Time for the demise of the commercial speech doctrine
Less than a decade ago, the United States Supreme Court came extremely close to potentially overturning the commercial speech doctrine and restoring the First Amendment’s broad protection of free speech to all speakers, regardless of their profit motive. That case, Nike v. Kasky, involved Nike’s press releases and other communications in which the company defended itself against charges of abusive labor practices in foreign countries. After full briefing and oral argument, the Court dismissed the case without deciding it. Justice Breyer noted that the dismissal resulted in a “heavy First Amendment price.”
Now the Court has another chance to revisit the so-called commercial speech doctrine, in a case out of Missouri where the state supreme court held that an occupational licensing law could bar unlicensed truthful speech on related matters. Asking the Court to consider the issue is Kansas City Premier Apartments, an internet-based service which provides members of the public with information about living and renting real estate in the Kansas City area. The website includes searchable real estate advertisements, information about the advantages of living in the Kansas City area, a blog, and other social media outlets that allow owners or managers of rental properties to notify prospective renters of the availability of special offers. The Missouri Supreme Court held that this business model, which relies on contracts between property owners and the website – and costs consumers nothing – ran afoul of real estate brokerage licensing statutes that make it unlawful for any unlicensed person to list real estate for sale, lease, rental, exchange on behalf of a property owner, for compensation.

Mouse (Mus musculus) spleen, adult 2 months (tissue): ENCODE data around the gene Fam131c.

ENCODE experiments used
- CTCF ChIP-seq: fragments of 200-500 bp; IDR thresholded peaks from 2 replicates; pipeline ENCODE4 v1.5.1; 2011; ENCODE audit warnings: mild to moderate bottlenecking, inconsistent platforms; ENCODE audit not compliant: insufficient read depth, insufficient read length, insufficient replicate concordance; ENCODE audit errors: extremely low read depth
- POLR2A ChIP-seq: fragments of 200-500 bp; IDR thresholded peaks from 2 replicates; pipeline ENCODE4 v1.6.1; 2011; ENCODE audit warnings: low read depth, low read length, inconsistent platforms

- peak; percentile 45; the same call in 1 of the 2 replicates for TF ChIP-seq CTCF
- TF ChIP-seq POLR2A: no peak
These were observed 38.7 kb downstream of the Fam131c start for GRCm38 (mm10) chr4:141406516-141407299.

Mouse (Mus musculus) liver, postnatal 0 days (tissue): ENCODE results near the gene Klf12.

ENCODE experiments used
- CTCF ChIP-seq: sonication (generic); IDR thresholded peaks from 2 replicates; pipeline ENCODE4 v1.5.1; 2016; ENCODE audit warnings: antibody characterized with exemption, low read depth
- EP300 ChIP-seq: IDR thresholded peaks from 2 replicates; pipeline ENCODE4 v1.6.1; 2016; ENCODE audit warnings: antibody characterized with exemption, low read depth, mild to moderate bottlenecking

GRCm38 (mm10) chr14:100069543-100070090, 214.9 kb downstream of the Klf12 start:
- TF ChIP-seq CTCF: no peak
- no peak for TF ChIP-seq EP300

Pacific Legal Foundation, joined by the Cato Institute, filed this amicus brief supporting Kansas City Premier Apartments’ petition to the Supreme Court and our fingers are crossed that, this time, the Court will see it through.
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